Overtime Lawsuit Against LA County
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LA County Overtime Lawsuit

LA County may have underpaid its employees overtime. You might have a claim.


Overtime Lawsuit Against Los Angeles County

The Public Safety Law Group and Rains Lucia Stern St. Phalle & Silver are representing Los Angeles County employees in a lawsuit against the County for underpaying their overtime. You may have a claim. Learn more here about how to join in the lawsuit.


Labor Endorsements


How This Happened

Under the County’s health insurance system, employees have two possible cash-back options. Employees who are covered by other group insurance can entirely opt out of health insurance coverage through the County, and receive cash-back payments. Other employees who choose other than the most expensive health care coverage receive as cash-back the difference between the County’s contribution and the cost of the coverage the employee chose. 


The Fair Labor Standards Act (FLSA) is the country’s basic wage-and-hour law, and describes how the overtime rate must be calculated. In a case known as Flores v. City of San Gabriel, the federal Ninth Circuit Court of Appeals held that the FLSA requires that health insurance cash-back payments must be included in the overtime rate.  


The County has not included cash-back payments in calculating employees overtime rates. Under Flores, the County’s practices violate the FLSA. In addition, the lawsuit will examine whether the County has been correctly calculating employee overtime rates.



Do You Have a Claim?

You have a claim for underpaid overtime if you meet two conditions.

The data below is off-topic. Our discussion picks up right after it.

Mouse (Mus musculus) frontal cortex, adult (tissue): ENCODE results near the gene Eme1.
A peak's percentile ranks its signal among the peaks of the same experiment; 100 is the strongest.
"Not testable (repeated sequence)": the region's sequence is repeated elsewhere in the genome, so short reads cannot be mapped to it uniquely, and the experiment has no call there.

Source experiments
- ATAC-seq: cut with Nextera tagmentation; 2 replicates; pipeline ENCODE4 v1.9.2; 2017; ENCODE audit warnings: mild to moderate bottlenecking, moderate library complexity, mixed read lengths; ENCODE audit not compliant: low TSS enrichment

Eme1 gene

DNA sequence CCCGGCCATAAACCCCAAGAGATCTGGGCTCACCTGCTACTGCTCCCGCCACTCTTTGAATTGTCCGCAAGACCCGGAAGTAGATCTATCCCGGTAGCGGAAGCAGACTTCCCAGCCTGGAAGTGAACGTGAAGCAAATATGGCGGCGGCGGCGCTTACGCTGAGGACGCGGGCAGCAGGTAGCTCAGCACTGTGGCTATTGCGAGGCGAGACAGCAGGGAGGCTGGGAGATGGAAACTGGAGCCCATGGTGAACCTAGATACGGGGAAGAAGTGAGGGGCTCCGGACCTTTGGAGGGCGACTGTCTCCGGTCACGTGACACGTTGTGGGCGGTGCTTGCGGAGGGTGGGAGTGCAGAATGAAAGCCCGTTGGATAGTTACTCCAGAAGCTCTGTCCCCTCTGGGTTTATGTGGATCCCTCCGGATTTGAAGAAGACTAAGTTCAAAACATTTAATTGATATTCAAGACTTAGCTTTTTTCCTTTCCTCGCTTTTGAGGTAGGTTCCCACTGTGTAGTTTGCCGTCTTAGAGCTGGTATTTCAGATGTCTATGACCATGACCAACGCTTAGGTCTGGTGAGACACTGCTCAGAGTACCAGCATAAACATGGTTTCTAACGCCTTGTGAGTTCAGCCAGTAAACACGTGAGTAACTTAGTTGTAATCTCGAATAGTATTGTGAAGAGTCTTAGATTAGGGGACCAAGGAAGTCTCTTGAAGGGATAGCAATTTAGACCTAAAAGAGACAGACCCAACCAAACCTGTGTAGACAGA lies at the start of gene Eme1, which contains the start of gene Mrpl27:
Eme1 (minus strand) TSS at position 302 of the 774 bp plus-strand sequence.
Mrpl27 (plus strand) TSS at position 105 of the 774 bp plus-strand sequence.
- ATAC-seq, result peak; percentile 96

1. You worked for Los Angeles County for all or part of the three years before the date we file your claim.

  2. You worked overtime during that time period.



How to Recover Unpaid or Underpaid Overtime

Employees seeking to join a class action lawsuit to recover unpaid or underpaid overtime under the Fair Labor Standards Act must take affirmative steps to join the lawsuit. This requires that employees complete two documents:

  1. A consent to join the lawsuit.

  2. An attorney-client fee agreement with the attorneys who are representing the class.

If you’re interested in joining the overtime lawsuit against Los Angeles County, please fill out this form and sign and return the documents linked below the form. You can do this from your computer or smart device.



File a Claim Here

Just follow the two steps outlined below. You'll have to fill out a form then download, sign, and return some documents.


Step 1: Fill Out This Form


Fill out the below form (refresh this page if the form does not appear). We need the information gathered to pursue your claim.


Step 2: Complete and Return Two Documents

Click the button to download and sign two documents: (1) the consent to join the lawsuit form and (2) the attorney-client agreement. Please either mail OR hand-deliver the original signed documents to one of the drop-off locations below.


We apologize, but we cannot accept faxed or emailed signatures. We are happy to answer any questions. Visit our "Contact Us" page to reach out. 


Please remember to print your name clearly and print out the documents single-sided only.


Mailing Address

ATTN: Jacob Kalinski

Rains Lucia Stern St. Phalle & Silver